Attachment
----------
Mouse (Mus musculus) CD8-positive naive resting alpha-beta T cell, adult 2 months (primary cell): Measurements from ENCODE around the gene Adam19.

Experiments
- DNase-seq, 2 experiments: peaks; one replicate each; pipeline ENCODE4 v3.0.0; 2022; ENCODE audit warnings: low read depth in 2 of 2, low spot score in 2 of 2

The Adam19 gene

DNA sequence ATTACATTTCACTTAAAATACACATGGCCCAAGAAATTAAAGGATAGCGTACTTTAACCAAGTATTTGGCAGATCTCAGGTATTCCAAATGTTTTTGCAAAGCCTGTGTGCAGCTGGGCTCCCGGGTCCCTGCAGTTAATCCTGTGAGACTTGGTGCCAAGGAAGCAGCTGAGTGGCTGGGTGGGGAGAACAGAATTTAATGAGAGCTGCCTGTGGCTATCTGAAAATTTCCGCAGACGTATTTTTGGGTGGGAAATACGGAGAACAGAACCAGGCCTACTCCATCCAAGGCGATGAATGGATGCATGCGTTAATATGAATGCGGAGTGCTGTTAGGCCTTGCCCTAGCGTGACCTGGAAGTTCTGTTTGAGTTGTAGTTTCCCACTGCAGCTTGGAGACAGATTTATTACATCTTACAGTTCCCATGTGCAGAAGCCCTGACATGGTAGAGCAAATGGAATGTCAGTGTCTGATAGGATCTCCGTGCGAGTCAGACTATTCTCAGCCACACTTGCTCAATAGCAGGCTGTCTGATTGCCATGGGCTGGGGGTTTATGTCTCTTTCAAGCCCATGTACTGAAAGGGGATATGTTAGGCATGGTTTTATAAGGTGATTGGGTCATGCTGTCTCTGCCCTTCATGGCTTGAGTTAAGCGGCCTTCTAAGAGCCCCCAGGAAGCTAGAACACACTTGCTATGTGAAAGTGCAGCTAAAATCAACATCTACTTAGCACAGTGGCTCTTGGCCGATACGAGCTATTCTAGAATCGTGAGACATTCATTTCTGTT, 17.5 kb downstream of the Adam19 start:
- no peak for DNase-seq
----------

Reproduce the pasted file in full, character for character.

Mouse (Mus musculus) CD8-positive naive resting alpha-beta T cell, adult 2 months (primary cell): Measurements from ENCODE around the gene Adam19.

Experiments
- DNase-seq, 2 experiments: peaks; one replicate each; pipeline ENCODE4 v3.0.0; 2022; ENCODE audit warnings: low read depth in 2 of 2, low spot score in 2 of 2

The Adam19 gene

DNA sequence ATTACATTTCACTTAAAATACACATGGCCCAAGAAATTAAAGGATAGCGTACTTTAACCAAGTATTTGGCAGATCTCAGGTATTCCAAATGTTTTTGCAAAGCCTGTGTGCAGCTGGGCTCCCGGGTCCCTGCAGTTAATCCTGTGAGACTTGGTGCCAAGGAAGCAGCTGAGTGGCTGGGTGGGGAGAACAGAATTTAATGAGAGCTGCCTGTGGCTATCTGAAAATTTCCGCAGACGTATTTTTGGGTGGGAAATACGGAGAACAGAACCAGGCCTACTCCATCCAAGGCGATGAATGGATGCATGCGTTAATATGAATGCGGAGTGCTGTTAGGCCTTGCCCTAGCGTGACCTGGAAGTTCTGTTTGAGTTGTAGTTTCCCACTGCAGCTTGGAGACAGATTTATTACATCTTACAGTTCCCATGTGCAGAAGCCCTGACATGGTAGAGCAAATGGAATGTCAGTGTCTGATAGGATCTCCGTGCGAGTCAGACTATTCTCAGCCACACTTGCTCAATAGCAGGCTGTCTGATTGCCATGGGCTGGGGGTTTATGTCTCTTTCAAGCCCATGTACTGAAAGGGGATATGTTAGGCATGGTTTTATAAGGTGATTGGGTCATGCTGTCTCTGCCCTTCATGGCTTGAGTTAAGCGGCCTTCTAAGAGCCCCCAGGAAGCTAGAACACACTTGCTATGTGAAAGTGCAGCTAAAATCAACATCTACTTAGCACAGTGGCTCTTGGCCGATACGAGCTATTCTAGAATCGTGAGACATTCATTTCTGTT, 17.5 kb downstream of the Adam19 start:
- no peak for DNase-seq